One thing every chuck wagon cook was sure to have was a Dutch oven: a heavy cast-iron pot on legs so it could be set over the coals in the fire. The pots got the name because originally they were obtained by Dutch traders who sold housewares. The Dutch oven’s lid had a special lip where the cook would place coals. This allowed him to replicate the heat dispersion of a regular oven: from below and above for more even cooking. A good chuck wagon cook could reproduce almost anything made in an oven at home.
Coffee was the key ingredient the cook would carry, but chuck wagon cooks were judged by their sourdough. They’d make biscuits, bread, even desserts with sourdough, and that meant they needed a sourdough starter and they would tend it as if it were a favorite child. I’ve got recipes in Spaghetti Western, including several using sourdough, and I even show how easy it is to make and use a starter.
If you’re intrigued, there are antique chuck wagons still working as catering events, chuck wagon suppers and historical reenactments. Visit the Chuck Wagon Registry for one near you.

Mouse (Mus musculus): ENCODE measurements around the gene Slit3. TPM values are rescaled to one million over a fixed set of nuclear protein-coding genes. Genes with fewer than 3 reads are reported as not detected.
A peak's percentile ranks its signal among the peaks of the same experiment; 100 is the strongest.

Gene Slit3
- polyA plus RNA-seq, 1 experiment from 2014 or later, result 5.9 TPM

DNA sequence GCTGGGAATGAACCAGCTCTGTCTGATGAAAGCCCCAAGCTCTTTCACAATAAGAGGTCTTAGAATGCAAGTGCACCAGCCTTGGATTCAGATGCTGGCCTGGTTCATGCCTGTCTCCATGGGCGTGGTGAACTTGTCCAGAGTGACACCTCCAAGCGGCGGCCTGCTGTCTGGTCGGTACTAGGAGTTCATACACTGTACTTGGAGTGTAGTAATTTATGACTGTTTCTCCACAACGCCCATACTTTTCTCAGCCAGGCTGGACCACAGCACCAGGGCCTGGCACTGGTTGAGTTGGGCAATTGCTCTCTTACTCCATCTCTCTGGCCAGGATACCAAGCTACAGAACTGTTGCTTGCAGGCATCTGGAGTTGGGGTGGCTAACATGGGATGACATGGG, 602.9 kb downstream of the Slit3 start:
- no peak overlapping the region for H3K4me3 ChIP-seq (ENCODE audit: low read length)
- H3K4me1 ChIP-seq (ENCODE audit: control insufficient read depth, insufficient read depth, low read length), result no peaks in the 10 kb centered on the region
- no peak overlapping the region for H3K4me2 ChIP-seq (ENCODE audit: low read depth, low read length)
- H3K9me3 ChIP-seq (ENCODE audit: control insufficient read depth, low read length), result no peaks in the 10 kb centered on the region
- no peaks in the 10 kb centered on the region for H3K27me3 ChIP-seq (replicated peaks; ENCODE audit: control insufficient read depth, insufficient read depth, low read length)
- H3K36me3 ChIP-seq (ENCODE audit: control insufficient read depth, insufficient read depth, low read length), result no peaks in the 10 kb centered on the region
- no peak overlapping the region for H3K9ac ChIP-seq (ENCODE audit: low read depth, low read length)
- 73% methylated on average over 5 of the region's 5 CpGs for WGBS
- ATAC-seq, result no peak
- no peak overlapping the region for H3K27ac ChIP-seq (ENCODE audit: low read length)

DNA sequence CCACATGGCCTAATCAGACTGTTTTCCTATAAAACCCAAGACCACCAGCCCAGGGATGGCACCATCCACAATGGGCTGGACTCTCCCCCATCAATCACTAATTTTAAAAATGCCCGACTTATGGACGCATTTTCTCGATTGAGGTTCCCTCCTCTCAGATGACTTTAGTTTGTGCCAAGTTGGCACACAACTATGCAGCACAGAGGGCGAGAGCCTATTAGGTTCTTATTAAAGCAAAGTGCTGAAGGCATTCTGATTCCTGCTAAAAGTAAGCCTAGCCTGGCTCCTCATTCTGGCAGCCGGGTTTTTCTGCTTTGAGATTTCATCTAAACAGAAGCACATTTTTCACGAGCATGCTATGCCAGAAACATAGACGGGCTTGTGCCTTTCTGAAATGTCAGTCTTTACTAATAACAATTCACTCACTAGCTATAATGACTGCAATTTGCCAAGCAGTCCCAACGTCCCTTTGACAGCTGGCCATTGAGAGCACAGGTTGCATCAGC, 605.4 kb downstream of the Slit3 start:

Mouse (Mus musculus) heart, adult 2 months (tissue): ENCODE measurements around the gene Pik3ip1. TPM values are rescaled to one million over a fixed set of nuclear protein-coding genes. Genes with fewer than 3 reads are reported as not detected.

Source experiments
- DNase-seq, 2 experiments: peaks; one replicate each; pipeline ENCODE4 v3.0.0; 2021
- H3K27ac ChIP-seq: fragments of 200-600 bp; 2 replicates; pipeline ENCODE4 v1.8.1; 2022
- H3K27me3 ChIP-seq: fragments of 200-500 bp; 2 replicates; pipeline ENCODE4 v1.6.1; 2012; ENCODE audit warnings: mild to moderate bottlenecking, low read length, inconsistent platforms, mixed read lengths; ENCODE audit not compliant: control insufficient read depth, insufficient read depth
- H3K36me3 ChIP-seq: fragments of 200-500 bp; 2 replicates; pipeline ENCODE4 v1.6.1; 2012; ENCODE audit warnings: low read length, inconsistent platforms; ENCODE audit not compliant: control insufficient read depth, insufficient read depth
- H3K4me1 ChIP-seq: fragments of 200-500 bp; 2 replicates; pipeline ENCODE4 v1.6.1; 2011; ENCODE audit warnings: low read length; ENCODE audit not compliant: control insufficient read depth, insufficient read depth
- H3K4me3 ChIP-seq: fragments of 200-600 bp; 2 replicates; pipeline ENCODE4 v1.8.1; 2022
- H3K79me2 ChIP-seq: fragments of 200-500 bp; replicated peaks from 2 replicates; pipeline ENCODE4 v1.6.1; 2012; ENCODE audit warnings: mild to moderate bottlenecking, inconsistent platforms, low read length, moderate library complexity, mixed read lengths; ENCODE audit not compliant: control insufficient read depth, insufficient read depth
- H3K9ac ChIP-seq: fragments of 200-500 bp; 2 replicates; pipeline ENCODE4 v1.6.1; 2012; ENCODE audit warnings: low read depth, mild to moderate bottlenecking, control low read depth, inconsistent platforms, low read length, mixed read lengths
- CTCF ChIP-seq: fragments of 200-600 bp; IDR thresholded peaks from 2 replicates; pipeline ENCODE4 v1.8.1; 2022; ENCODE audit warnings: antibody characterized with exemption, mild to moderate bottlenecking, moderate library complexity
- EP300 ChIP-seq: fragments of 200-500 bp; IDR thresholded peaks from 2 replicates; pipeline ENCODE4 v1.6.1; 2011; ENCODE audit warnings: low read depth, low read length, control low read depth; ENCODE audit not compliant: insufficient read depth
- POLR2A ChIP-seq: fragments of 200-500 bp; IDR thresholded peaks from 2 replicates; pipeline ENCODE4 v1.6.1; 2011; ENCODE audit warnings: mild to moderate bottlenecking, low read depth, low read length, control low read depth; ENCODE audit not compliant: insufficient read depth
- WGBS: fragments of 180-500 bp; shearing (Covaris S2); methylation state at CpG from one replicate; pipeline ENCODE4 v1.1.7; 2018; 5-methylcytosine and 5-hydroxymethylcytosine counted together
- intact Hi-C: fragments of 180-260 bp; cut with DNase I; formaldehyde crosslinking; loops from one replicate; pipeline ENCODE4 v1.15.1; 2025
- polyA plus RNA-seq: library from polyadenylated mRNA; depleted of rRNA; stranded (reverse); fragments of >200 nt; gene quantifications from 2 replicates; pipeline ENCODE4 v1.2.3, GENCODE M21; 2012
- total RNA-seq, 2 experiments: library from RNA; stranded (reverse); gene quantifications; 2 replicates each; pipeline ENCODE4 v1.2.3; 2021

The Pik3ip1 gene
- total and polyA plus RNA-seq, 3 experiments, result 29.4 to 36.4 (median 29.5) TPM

Check out the beautiful cover by LC Chase, who found me a palomino just like the one Colby rides.
Spaghetti Western, by EM Lynley
Release date: September 17 from Dreamspinner Press
Pre-order from Dreamspinner Press
(Amazon pre-order coming soon)
Cordon-Blue trained pastry chef Riley Emerson arrives in Aspen, Colorado for a summer season at the best restaurant in town, only to discover his jerk of a boyfriend has dumped him, leaving his heart and his summer plans in tatters. Doubting himself and longing for a change of pace, he takes a low-paying position as chef at a guest ranch, the Rocking Z. The scenery is gorgeous, but he expects that nature up close and personal can’t hold a candle to his exciting Paris lifestyle.
When born-and-bred cattle rancher Colby Zane spots a newcomer letting himself be pawed at by a passel of horny cowboys at Aspen’s Club Rawhide, he doesn’t think twice before rushing in, throwing the guy over his shoulder, and rescuing him from the volatile situation. Sober, Riley Emerson turns out to be sweet and sexy, but not interested in more than a one-night stand with Colby. Initially disdainful of the guest ranch side of the business, Colby’s over the moon when Riley late arrives as the new cook on his family’s ranch